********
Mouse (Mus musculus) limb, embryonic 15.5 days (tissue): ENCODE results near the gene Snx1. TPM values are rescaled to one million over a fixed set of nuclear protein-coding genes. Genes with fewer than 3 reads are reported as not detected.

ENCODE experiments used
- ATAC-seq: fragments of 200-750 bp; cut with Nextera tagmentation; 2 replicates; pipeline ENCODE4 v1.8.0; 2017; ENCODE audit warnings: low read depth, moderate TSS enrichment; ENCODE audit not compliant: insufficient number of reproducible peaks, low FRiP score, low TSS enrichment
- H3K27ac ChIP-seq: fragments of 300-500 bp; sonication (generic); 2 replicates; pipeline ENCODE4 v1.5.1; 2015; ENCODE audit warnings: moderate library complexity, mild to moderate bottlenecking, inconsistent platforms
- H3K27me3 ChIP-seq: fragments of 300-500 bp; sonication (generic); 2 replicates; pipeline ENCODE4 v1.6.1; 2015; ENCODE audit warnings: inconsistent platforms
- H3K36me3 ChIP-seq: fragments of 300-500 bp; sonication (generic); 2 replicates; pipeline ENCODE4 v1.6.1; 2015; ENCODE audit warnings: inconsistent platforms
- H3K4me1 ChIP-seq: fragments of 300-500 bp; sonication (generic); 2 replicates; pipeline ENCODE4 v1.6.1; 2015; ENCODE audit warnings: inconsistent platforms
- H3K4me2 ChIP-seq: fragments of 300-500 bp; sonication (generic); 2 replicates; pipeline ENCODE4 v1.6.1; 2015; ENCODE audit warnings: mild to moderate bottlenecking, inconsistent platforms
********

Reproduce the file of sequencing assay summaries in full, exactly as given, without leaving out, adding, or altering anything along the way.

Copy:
Mouse (Mus musculus) limb, embryonic 15.5 days (tissue): ENCODE results near the gene Snx1. TPM values are rescaled to one million over a fixed set of nuclear protein-coding genes. Genes with fewer than 3 reads are reported as not detected.

ENCODE experiments used
- ATAC-seq: fragments of 200-750 bp; cut with Nextera tagmentation; 2 replicates; pipeline ENCODE4 v1.8.0; 2017; ENCODE audit warnings: low read depth, moderate TSS enrichment; ENCODE audit not compliant: insufficient number of reproducible peaks, low FRiP score, low TSS enrichment
- H3K27ac ChIP-seq: fragments of 300-500 bp; sonication (generic); 2 replicates; pipeline ENCODE4 v1.5.1; 2015; ENCODE audit warnings: moderate library complexity, mild to moderate bottlenecking, inconsistent platforms
- H3K27me3 ChIP-seq: fragments of 300-500 bp; sonication (generic); 2 replicates; pipeline ENCODE4 v1.6.1; 2015; ENCODE audit warnings: inconsistent platforms
- H3K36me3 ChIP-seq: fragments of 300-500 bp; sonication (generic); 2 replicates; pipeline ENCODE4 v1.6.1; 2015; ENCODE audit warnings: inconsistent platforms
- H3K4me1 ChIP-seq: fragments of 300-500 bp; sonication (generic); 2 replicates; pipeline ENCODE4 v1.6.1; 2015; ENCODE audit warnings: inconsistent platforms
- H3K4me2 ChIP-seq: fragments of 300-500 bp; sonication (generic); 2 replicates; pipeline ENCODE4 v1.6.1; 2015; ENCODE audit warnings: mild to moderate bottlenecking, inconsistent platforms